Dynamics of readily digested maize starch in broiler diets

13-06 | |
The reduction of dietary protein while substituting maize grain with maize starch modified the dietary composition considerably. Photo: Hans Prinsen
The reduction of dietary protein while substituting maize grain with maize starch modified the dietary composition considerably. Photo: Hans Prinsen

The reduction of dietary protein in broiler feeds has the potential to reduce feed costs and environmental impact, while improving bird welfare. Low-protein diets are usually formulated by reducing soybean meal inclusions and increasing the supplementation of amino acids. A recent study looked at the impact of readily digested maize starch in broiler feeds.

Dietary protein levels are reduced by increasing feed grain inclusions which in turn increases dietary starch and consequently impacts the starch-protein digestive dynamics in broilers. It has been proposed that rapidly digestible starch would increase glucose availability in the anterior small intestine which could lead to competition with amino acids’ absorption via their respective sodium-dependent transport systems.

In this context, an alternative approach was adopted in a study conducted at the University of Sydney, Australia, where dietary protein levels were reduced by the partial replacement of maize grain with maize starch as shown in Table 1.

Dietary composition

The low-protein diet contained relatively high dietary starch levels and was supplemented with amino acids. The idea behind this approach was to evaluate the impact of readily digested maize starch on the digestive dynamics of supplemental and protein-bound amino acids.

The reduction of dietary protein while substituting maize grain with maize starch modified the dietary composition considerably. Maize inclusions decreased from 465 to 98 g/kg whereas maize starch increased from 0 to 483 g/kg in the transition from a high to a low protein diet. Additional supplemental lysine, methionine and threonine were included in the low protein diet, to which isoleucine, valine and arginine were also added. This meant an increase in the inclusion of non-bound amino acids from 3.54 to 14.23 g/kg.

As a consequence, the high protein diet contained 219 g/kg protein and 269 g/kg starch while the low protein diet contained 190 g/kg protein and 439 g/kg starch. Both dietary treatments were offered to 8 replicate cages (6 birds per cage) of male Ross 308 chicks raised from 7 to 28 days during which growth performance was monitored. At 25 days, total excreta was collected over a 48-hour period to determine apparent metabolizable energy (AME) and nitrogen retention. At 28 days birds were euthanized to take digesta from the distal ileum to determine the digestibility coefficients of starch, protein and amino acids. Gizzard pH and relative pancreas weights were determined, and blood samples taken from the anterior mesenteric vein to determine concentrations of free essential amino acids in the portal circulation.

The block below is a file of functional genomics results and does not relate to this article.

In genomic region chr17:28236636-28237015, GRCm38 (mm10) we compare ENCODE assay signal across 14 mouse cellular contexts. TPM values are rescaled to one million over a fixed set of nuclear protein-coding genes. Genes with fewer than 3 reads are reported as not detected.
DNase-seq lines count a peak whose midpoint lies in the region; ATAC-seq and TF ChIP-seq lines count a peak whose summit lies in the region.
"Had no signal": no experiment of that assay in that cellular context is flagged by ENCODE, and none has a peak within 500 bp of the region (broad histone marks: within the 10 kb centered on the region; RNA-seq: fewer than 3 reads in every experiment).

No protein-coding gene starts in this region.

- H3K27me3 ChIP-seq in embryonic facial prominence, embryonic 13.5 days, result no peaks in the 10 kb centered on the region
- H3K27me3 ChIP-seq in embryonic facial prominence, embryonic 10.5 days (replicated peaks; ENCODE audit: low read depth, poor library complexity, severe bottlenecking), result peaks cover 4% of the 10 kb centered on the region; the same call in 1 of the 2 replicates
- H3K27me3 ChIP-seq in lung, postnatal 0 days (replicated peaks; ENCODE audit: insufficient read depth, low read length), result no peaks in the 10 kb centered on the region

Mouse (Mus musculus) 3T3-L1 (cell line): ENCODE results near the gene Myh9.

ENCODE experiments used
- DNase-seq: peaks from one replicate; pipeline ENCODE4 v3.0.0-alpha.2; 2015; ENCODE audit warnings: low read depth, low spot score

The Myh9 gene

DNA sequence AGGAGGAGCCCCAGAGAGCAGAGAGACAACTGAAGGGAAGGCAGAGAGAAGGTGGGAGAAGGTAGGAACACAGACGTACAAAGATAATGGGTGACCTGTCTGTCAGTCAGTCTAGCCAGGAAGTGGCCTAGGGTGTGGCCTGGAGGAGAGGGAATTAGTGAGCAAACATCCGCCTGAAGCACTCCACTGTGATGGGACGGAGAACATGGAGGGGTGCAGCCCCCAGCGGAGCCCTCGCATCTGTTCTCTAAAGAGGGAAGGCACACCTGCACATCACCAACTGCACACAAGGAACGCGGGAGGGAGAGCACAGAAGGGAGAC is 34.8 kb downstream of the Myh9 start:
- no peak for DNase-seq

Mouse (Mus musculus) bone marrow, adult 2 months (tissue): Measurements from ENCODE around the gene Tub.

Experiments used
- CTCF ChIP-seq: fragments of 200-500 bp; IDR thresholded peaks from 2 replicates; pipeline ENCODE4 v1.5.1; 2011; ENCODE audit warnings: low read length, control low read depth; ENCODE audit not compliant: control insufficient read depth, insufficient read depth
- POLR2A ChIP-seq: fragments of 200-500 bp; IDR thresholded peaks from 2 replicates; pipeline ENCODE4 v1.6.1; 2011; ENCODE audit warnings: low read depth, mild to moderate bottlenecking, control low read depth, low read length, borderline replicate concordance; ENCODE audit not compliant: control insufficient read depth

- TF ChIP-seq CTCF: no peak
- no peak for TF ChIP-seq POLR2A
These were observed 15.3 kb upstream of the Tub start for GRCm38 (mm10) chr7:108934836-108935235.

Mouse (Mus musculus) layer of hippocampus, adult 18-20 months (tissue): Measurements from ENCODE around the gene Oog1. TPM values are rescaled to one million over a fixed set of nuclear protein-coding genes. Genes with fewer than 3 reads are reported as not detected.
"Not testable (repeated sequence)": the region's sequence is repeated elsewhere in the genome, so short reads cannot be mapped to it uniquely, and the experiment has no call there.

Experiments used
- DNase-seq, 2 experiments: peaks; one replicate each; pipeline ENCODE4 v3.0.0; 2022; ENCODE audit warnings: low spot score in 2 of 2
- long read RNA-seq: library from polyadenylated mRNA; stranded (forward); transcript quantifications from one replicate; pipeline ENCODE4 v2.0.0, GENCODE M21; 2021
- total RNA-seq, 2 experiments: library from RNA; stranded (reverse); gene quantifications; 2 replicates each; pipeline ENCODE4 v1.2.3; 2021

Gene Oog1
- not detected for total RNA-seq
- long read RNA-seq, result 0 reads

Treatment effects

Dietary treatment effects on growth performance, nutrient utilisation, ileal digestibility coefficients of starch, protein, essential amino acids and their concentrations in plasma from the portal circulation are shown in Table 2. The low–protein diet significantly increased feed intakes by 8.0%, enhanced AME by 0.63 MJ/kg DM, and nitrogen retention by 6.4%. The elevated gizzard pH (2.57 vs. 3.92) may indicate that the reduced dietary protein level demanded lower secretions of pepsin and HCl in the proventriculus. Gizzard functionality may have been depressed as there would have been less fibre in the reduced CP diet. Ileal starch digestibility significantly increased by 10.8% (0.967 vs 0.873) but decreased protein digestibility by 6.1% (0.723 vs 0.770).

The transition to the low-protein diet significantly compromised the digestibility of all 9 amino acids but significantly increased free concentrations of lysine by 94% (76.8 vs 39.5 mg/mL), methionine by 69% (21.6 vs 12.8 mg/mL), threonine by 61% (82.0 vs 51.0 mg/mL), and valine by 37% (41.8 vs 30.6 mg/mL) in the portal circulation. The significant increase in plasma concentrations of lysine, methionine, threonine and valine taken from the anterior mesenteric vein indicates the possibility that supplemental amino acids are more likely to enter the portal circulation than their protein-bound counterparts.

In addition, Pearson correlations between apparent digestibility coefficients of starch and essential amino acids in distal ileum were performed. Of the nine essential amino acids evaluated, starch digestibility was significantly and negatively correlated with the digestibility of eight amino acids in the distal ileum.

Negative correlations

The negative correlations between the starch and amino acid digestibility coefficients would indicate mutual inhibition between glucose and amino acids for intestinal absorption as previously proposed. Glucose and amino acids compete for intestinal uptake when co-absorbed via their respective sodium-dependent transport systems, which is predominantly SGLT-1 for glucose, while several sodium-dependent (and independent) transport systems are involved with the ­absorption of amino acids.

Intestinal uptake of nutrients is probably a critical limiting factor on broiler performance and thus understanding the digestive dynamics of starch and amino acids becomes relevant in poultry nutrition. The outcome of the present study indicates that the transfer of amino acids into the portal circulation can be influenced by dietary manipulations and supplemental amino acids appear in the portal circulation more rapidly than protein-bound amino acids. This could also be an indication that supplemental amino acids may be less prone to ­catabolism in the gut mucosa.

References are available on request.

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